That works for a lot of people. I'm always talking about the reasons you would want to buy an unlocked phone, but a lot of us aren't planning on switching carriers any time soon, and want the convenience of walking into a retail shop with money, and walking out with a new phone. That's cool — do what works best for you. But if you're wanting to go unlocked, and need some pointers about where to find your next, we're here to help.

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2 months ago

The ASUS ZenFone 2 has two SIM card slots — here's how to use them

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ZenFone 2

Setting up both SIM cards on your ZenFone 2 is easy, and it doesn't require any special software.

One of the coolest features of the new ASUS ZenFone 2 is that it's one of the first "mainstream" devices to come with dual SIM card slots. Hold on — that doesn't mean you're going to be doubling down on network speeds or anything, as we explained here, but it does bring two physical phone lines into one device.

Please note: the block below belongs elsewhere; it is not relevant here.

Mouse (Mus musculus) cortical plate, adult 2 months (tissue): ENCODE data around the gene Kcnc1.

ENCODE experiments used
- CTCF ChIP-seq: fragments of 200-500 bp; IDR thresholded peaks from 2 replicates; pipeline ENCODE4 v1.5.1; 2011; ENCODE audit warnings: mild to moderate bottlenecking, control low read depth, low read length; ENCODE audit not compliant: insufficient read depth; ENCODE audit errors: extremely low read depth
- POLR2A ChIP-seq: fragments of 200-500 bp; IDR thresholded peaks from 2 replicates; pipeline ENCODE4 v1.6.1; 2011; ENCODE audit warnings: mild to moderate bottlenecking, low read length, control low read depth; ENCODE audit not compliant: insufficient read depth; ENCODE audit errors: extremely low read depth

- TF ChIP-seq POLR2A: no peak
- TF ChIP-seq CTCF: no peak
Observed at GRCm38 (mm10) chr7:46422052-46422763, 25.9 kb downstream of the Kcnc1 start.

This isn't anything new, of course. Dual-SIM phones have been around a long time, and plenty of people use them outside of North America for various reasons. In some places, dual-SIM phones are the norm to prevent roaming fees or to ensure you have coverage everywhere you will be going. But in North America, where carriers have traditionally dictated the market (and they would never want you to be able to use a different network's SIM in their phone easily), it's just something we rarely see.

That's why we want to take a few minutes and show how easy it is to use two SIM cards on the ASUS ZenFone 2.